© Reuters. FILE PHOTO: A man wearing a protective mask, amid the coronavirus disease (COVID-19) outbreak, walks past an electronic board displaying Japan’s Nikkei index and various countries’ stock market index prices outside a brokerage in Tokyo, Japan, February 22
By Tom Wilson, Alun John and Stella Qiu
LONDON/BEIJING (Reuters) – Stock markets made slim gains on Thursday ahead of a European Central Bank meeting that could herald tighter policy, as U.S. Treasury yields eased and the dollar retreated on hopes that inflation may be close to peaking.
Traders were waiting for a European Central Bank meeting for possible clues on a clearer schedule for unwinding its extraordinary stimulus, as worries over record-high inflation trump concerns about a war-related recession.
Ahead of the ECB’s decision, due at 1145 GMT, the broader Euro STOXX 600 gained 0.1%, with French shares adding 0.4% and German stocks up up 0.2%.
A string of central banks across the world have tightened policy as they struggle to rein in spiralling inflation. On Thursday the Bank of Korea surprised markets with a rate hike and the Monetary Authority of Singapore also tightened policy.
Still, opinion was mixed among market players on how hawkish the ECB would be. Some predicted that it would signal tighter policy without necessarily taking tough action.
“The risk of a hawkish surprise from the ECB is quite clear,” said Hugh Gimber, global market strategist at J.P. Morgan Asset Management.
“I expect them to take a tough tone today. I don’t expect them to take any action, but I do think they’ll send a very clear signal to the market that they stand ready to act.”
New Zealand’s central bank raised interest rates by a hefty 50 basis points on Wednesday, the biggest hike in over two decades. The Bank of Canada also raised rates by the same level, making its biggest single move in more than two decades and flagging more hikes to come.
The MSCI world equity index, which tracks shares in 50 countries, added 0.3%, while Wall Street futures gauges were flat.
Borrowing costs in the euro area’s battered sovereign bond markets crept back up before the ECB meeting. The German 10-year bond yield was up 2 basis points at 0.79% in early trade, near the highest levels since July 2015 hit early this week.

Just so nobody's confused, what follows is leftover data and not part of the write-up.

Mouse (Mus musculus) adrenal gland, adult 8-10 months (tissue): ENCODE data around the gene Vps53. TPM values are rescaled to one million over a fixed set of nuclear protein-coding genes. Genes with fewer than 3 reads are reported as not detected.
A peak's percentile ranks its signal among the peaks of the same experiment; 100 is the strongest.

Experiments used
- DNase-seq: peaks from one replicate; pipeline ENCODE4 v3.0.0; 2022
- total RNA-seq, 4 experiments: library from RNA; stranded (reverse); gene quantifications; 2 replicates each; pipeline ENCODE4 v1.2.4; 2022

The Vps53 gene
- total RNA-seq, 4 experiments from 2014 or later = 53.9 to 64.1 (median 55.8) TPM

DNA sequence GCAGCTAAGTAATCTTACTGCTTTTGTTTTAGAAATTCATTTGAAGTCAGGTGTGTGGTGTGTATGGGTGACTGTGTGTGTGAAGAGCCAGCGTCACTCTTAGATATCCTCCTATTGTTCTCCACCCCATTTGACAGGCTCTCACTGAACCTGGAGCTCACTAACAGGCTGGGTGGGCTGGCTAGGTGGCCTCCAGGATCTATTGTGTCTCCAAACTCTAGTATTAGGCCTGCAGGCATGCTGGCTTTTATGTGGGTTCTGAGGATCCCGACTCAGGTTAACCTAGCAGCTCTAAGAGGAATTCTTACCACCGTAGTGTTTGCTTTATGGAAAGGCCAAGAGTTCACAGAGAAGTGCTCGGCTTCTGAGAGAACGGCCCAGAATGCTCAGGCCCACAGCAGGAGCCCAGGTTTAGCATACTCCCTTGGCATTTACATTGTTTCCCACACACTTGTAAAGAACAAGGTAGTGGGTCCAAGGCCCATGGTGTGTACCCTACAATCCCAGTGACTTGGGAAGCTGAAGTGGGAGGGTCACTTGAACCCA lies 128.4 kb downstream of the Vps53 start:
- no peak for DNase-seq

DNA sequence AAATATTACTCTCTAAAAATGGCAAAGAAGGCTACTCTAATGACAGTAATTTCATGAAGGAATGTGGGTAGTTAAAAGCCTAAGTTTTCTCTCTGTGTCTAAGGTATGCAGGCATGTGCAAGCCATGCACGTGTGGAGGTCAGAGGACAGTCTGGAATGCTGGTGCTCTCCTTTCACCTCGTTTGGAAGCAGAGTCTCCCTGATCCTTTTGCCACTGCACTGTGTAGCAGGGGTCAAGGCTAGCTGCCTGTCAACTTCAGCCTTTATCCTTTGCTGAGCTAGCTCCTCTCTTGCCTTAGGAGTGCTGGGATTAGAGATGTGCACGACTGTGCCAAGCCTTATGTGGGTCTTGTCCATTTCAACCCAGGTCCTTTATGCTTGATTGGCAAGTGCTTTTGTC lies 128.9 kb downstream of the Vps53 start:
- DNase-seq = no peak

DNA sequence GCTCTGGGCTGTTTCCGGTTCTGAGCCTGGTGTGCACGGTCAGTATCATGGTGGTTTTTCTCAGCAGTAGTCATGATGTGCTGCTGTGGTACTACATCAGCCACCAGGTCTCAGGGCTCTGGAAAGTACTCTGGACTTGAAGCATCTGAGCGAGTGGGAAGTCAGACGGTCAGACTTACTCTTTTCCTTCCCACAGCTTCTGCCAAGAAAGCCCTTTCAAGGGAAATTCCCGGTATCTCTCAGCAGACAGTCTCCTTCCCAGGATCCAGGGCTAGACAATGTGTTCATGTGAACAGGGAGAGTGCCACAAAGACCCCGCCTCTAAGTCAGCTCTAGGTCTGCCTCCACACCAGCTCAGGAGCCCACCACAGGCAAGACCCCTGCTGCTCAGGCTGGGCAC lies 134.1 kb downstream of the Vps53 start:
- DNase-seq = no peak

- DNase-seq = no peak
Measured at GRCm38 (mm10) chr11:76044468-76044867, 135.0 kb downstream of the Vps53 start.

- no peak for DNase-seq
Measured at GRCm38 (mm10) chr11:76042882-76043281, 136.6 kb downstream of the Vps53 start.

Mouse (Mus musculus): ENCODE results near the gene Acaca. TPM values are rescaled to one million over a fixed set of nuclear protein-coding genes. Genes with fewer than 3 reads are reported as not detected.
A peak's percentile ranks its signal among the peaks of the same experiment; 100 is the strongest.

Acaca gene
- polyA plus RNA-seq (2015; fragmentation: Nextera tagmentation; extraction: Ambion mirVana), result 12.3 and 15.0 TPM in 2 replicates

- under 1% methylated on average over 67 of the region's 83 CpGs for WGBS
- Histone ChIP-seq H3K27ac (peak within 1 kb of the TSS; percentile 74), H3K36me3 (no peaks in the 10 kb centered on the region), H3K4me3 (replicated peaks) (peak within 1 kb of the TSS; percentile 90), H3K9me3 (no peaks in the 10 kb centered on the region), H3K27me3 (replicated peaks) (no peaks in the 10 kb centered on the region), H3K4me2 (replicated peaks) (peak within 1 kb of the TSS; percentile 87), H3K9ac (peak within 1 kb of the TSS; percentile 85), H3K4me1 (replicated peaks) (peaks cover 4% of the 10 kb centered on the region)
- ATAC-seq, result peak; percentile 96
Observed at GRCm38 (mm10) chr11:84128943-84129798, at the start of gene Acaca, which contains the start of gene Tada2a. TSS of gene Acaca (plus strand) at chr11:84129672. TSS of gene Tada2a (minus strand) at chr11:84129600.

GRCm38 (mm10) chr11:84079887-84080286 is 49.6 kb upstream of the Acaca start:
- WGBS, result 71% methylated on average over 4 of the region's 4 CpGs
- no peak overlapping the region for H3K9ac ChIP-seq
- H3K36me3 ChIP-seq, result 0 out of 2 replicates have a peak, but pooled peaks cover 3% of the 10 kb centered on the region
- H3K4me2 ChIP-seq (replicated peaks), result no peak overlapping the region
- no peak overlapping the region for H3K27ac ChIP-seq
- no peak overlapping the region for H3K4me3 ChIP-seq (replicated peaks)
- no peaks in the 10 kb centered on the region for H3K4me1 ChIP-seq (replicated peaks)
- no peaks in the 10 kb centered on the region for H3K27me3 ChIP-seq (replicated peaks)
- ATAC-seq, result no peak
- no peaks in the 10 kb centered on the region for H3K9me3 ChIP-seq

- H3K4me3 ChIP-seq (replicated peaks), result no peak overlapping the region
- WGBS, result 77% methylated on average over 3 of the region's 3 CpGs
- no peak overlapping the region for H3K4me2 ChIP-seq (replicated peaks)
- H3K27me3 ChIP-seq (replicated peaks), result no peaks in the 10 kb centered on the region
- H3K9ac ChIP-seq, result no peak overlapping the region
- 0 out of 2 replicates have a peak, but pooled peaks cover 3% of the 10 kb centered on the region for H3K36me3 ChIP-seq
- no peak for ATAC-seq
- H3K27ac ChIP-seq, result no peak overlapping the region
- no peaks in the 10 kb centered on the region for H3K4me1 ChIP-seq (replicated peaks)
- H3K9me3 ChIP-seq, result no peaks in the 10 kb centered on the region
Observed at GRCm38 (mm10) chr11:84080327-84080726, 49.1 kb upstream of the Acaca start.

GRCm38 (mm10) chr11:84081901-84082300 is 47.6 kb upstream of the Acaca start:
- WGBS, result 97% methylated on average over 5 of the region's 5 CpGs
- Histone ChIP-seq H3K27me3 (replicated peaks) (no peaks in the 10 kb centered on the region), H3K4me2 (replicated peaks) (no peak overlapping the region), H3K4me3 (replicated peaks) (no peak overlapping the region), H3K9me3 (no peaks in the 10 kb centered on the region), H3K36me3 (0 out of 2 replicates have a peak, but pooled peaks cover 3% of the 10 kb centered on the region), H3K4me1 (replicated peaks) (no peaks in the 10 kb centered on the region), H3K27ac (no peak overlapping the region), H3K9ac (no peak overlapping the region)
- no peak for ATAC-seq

Hopes that U.S. inflation may have peaked led U.S. Treasury yields to extend their decline, with the dollar also falling.
The yield on 10-year Treasury notes was at 2.6636%, compared to a three-year peak of 2.836%, before data on Tuesday that showed inflation running less than investors had feared.
MSCI’s broadest index of Asia-Pacific shares outside Japan had earlier risen 0.4%.
Major European and U.S. markets, along with those in Asia, are on holiday on Friday for the long Easter weekend.
As U.S. yields paused their march higher, the dollar fell from a two-year peak hit a day earlier.
The dollar index, which measures the dollar against six peers, fell 0.2% to 99.633, adding to a 0.5% overnight fall from its high of 100.52.
The euro rose 0.2% ahead of the ECB meeting to $1.0910, although it was not too far from its 1-month low on concerns about the war in Ukraine.
Retreating U.S. yields also offered some relief to the bruised yen on Thursday, with the safe haven currency up 0.3% against the greenback. It had weakened past the 126 yen per dollar mark in the previous session.
The prospect of fast and aggressive U.S. interest rate hikes and growing market expectations that the Bank of Japan will keep rates ultra-low in the near term have weakened the yen.
Oil prices slipped amid thin trading volumes ahead of the Easter break, as traders weighed a larger-than-expected build in U.S. oil stocks against tightening global supply. Brent futures were down $0.98, or 0.9%, at $107.80 a barrel.